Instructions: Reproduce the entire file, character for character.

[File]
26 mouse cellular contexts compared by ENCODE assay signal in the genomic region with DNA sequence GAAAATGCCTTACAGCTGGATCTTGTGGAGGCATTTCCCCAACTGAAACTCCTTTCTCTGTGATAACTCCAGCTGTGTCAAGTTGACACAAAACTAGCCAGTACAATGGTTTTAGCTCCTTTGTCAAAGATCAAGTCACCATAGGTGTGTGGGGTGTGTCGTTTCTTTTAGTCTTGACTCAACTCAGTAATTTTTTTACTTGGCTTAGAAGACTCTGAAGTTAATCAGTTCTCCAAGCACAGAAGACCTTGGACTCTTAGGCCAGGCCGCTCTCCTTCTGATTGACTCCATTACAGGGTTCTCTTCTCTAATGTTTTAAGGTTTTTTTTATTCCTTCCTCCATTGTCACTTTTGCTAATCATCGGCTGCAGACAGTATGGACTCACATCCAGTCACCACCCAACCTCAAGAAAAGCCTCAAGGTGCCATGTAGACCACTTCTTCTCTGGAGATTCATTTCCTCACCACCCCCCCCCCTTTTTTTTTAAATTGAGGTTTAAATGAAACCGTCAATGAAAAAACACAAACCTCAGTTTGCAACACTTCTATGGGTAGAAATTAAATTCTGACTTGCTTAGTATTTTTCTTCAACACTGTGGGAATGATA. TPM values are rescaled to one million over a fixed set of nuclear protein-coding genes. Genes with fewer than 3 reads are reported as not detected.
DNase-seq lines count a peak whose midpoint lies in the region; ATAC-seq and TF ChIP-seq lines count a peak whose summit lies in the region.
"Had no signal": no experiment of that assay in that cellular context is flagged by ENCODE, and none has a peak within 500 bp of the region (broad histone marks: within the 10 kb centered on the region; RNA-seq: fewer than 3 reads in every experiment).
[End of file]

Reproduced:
26 mouse cellular contexts compared by ENCODE assay signal in the genomic region with DNA sequence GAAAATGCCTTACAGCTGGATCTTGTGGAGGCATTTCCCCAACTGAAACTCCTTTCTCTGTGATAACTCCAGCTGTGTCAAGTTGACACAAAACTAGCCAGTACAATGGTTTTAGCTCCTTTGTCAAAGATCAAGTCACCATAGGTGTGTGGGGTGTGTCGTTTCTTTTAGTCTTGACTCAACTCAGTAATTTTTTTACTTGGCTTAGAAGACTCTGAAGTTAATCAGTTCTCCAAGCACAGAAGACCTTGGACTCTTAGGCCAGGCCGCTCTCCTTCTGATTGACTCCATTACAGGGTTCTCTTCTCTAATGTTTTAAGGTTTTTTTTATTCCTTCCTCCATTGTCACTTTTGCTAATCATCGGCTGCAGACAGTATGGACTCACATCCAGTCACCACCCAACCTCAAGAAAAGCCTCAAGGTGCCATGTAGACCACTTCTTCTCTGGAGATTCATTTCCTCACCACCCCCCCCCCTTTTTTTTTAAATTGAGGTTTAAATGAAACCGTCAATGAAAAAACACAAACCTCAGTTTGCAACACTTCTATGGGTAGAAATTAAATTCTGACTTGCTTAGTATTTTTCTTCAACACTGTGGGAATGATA. TPM values are rescaled to one million over a fixed set of nuclear protein-coding genes. Genes with fewer than 3 reads are reported as not detected.
DNase-seq lines count a peak whose midpoint lies in the region; ATAC-seq and TF ChIP-seq lines count a peak whose summit lies in the region.
"Had no signal": no experiment of that assay in that cellular context is flagged by ENCODE, and none has a peak within 500 bp of the region (broad histone marks: within the 10 kb centered on the region; RNA-seq: fewer than 3 reads in every experiment).